Within three days he was in hospital. 'He was flat out, unable to eat or drink. He was admitted at 4.30pm and by 11pm they confirmed he had meningitis,' said Richard's mother, Angela Lancaster. 'The second day was the worst. They were taking his temperature every five minutes; it was very high. It was four days before we were able to take him home.'
Even then he suffered headaches for five weeks, so severe on one occasion, his mother says, he was crying and screaming with pain. 'My son was very unwell,' Mrs Lancaster said. Unusually, Richard was 13 when he was vaccinated, two years older than the recommended top age, but like other, younger children who developed meningitis, his case was investigated by a Department of Health doctor.
His family also considered taking legal action but as Richard recovered and there was no evidence of neurological damage, they decided not to proceed.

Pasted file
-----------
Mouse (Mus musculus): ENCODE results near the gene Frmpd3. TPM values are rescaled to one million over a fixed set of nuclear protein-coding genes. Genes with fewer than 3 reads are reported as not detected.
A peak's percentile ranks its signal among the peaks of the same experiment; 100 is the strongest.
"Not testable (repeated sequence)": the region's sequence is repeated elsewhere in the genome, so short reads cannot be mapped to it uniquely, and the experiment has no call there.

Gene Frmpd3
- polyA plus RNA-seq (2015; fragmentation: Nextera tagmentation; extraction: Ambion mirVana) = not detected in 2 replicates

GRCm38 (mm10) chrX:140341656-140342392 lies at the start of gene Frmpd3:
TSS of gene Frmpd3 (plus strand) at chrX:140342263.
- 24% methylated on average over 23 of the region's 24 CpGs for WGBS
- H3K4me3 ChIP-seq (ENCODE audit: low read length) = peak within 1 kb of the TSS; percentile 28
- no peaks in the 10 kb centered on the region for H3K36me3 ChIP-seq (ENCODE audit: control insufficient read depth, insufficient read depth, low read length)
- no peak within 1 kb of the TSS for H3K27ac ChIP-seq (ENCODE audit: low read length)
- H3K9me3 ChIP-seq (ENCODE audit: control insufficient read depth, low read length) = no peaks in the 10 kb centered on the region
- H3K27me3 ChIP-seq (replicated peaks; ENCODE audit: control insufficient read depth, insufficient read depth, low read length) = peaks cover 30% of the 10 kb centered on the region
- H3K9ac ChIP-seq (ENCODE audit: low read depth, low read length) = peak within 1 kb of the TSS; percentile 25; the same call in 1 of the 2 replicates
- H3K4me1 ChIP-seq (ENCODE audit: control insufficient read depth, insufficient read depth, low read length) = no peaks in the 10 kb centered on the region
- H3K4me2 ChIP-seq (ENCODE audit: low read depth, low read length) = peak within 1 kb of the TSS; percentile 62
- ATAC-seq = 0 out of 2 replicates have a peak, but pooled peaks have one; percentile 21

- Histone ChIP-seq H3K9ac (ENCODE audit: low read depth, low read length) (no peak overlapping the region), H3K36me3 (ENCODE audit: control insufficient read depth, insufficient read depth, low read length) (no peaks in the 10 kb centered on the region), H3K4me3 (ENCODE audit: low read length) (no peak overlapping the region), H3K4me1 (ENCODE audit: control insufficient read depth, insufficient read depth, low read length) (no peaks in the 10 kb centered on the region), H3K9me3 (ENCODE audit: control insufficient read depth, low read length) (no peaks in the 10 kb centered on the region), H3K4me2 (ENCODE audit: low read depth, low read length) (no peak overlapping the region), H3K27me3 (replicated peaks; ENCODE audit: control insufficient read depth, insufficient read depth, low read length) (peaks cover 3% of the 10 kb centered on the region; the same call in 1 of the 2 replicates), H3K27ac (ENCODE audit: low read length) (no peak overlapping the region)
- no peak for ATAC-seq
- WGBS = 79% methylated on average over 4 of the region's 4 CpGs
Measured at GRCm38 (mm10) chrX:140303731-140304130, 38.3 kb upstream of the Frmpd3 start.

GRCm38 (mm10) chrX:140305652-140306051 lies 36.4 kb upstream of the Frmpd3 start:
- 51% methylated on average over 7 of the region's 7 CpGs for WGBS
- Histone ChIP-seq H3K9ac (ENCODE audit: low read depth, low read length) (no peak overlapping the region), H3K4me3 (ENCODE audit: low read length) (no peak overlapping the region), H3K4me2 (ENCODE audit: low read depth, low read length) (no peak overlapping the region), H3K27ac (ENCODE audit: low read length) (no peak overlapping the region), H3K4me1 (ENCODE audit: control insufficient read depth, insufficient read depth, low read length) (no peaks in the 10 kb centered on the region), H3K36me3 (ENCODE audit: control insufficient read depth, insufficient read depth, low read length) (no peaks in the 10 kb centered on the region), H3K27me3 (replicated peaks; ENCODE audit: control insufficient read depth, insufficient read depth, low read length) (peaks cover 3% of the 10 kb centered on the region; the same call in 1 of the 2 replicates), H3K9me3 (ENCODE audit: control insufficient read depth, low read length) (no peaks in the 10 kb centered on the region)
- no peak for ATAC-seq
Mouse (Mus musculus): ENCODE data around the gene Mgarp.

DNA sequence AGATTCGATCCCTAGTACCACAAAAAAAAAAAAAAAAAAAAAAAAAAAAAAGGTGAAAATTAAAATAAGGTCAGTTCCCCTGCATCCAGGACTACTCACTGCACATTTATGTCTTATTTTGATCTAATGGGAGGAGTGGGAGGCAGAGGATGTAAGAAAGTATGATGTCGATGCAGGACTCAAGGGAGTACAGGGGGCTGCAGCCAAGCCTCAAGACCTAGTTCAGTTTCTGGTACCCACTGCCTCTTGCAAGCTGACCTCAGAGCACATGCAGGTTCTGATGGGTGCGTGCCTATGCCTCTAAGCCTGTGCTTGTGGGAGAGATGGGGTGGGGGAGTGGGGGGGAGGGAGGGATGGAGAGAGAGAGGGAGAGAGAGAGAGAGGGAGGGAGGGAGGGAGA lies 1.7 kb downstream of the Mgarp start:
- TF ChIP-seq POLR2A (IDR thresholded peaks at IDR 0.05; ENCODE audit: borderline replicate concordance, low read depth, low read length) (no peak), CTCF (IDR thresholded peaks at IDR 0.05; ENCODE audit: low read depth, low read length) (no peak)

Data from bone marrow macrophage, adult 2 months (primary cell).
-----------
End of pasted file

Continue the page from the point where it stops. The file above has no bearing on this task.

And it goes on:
But their solicitor, Richard Barr, of King's Lynn, a specialist in compensation cases, is representing another family from the North of England whose five-year- old son was left profoundly deaf after meningitis following MMR vaccination.
'These families have had a horrific time . . . there have been a lot of rumblings about whether the vaccine should have been taken off the market earlier,' Mr Barr said.
Another family in Oxford is reported to have started legal action after they claim their child was brain damaged.
The MMR vaccines were added to the child immunisation programme in 1988 and there have been intermittent reports of adverse reactions to them since.
Last month the Department of Health reported record numbers of children being vaccinated and in 1991, for the first time, no deaths in England and Wales from measles or whooping cough.
Government figures reveal that 92 per cent of children received MMR vaccines and 90 per cent whooping cough vaccine.Reuse content